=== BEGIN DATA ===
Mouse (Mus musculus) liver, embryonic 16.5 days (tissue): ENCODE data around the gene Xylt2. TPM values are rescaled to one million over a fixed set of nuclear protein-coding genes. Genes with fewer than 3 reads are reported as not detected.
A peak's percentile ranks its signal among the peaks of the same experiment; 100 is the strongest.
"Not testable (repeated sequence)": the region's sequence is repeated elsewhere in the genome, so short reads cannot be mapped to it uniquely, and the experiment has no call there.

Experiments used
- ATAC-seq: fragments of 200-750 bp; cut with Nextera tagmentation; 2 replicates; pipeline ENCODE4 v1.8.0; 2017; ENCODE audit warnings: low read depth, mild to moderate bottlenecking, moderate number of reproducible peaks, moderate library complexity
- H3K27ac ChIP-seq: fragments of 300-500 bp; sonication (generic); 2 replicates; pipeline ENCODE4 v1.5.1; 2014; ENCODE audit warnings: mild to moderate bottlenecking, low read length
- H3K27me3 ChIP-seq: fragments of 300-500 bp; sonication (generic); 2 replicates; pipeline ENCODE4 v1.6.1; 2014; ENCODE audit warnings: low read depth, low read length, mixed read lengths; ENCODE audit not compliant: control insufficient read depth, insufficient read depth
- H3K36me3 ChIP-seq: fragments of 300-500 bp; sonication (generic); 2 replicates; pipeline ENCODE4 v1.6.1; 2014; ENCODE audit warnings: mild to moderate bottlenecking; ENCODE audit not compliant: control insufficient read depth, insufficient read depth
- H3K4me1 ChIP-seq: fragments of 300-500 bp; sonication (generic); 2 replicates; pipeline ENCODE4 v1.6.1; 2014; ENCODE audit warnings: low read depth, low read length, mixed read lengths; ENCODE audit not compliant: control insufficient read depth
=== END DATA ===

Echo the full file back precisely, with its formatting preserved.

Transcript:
Mouse (Mus musculus) liver, embryonic 16.5 days (tissue): ENCODE data around the gene Xylt2. TPM values are rescaled to one million over a fixed set of nuclear protein-coding genes. Genes with fewer than 3 reads are reported as not detected.
A peak's percentile ranks its signal among the peaks of the same experiment; 100 is the strongest.
"Not testable (repeated sequence)": the region's sequence is repeated elsewhere in the genome, so short reads cannot be mapped to it uniquely, and the experiment has no call there.

Experiments used
- ATAC-seq: fragments of 200-750 bp; cut with Nextera tagmentation; 2 replicates; pipeline ENCODE4 v1.8.0; 2017; ENCODE audit warnings: low read depth, mild to moderate bottlenecking, moderate number of reproducible peaks, moderate library complexity
- H3K27ac ChIP-seq: fragments of 300-500 bp; sonication (generic); 2 replicates; pipeline ENCODE4 v1.5.1; 2014; ENCODE audit warnings: mild to moderate bottlenecking, low read length
- H3K27me3 ChIP-seq: fragments of 300-500 bp; sonication (generic); 2 replicates; pipeline ENCODE4 v1.6.1; 2014; ENCODE audit warnings: low read depth, low read length, mixed read lengths; ENCODE audit not compliant: control insufficient read depth, insufficient read depth
- H3K36me3 ChIP-seq: fragments of 300-500 bp; sonication (generic); 2 replicates; pipeline ENCODE4 v1.6.1; 2014; ENCODE audit warnings: mild to moderate bottlenecking; ENCODE audit not compliant: control insufficient read depth, insufficient read depth
- H3K4me1 ChIP-seq: fragments of 300-500 bp; sonication (generic); 2 replicates; pipeline ENCODE4 v1.6.1; 2014; ENCODE audit warnings: low read depth, low read length, mixed read lengths; ENCODE audit not compliant: control insufficient read depth